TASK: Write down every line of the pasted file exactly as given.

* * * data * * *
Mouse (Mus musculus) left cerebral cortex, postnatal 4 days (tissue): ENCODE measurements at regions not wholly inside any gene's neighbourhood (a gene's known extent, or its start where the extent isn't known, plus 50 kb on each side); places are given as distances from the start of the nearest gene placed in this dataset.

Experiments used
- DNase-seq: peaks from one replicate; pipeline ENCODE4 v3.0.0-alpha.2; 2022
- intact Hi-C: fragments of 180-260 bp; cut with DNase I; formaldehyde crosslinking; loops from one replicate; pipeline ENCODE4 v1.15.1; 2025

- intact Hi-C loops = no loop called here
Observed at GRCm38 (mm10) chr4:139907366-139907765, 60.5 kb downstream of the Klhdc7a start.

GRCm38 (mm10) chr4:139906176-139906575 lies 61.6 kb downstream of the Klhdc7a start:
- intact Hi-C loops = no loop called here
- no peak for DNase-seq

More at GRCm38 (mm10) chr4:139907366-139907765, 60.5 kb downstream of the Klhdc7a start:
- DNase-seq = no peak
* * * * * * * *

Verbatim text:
Mouse (Mus musculus) left cerebral cortex, postnatal 4 days (tissue): ENCODE measurements at regions not wholly inside any gene's neighbourhood (a gene's known extent, or its start where the extent isn't known, plus 50 kb on each side); places are given as distances from the start of the nearest gene placed in this dataset.

Experiments used
- DNase-seq: peaks from one replicate; pipeline ENCODE4 v3.0.0-alpha.2; 2022
- intact Hi-C: fragments of 180-260 bp; cut with DNase I; formaldehyde crosslinking; loops from one replicate; pipeline ENCODE4 v1.15.1; 2025

- intact Hi-C loops = no loop called here
Observed at GRCm38 (mm10) chr4:139907366-139907765, 60.5 kb downstream of the Klhdc7a start.

GRCm38 (mm10) chr4:139906176-139906575 lies 61.6 kb downstream of the Klhdc7a start:
- intact Hi-C loops = no loop called here
- no peak for DNase-seq

More at GRCm38 (mm10) chr4:139907366-139907765, 60.5 kb downstream of the Klhdc7a start:
- DNase-seq = no peak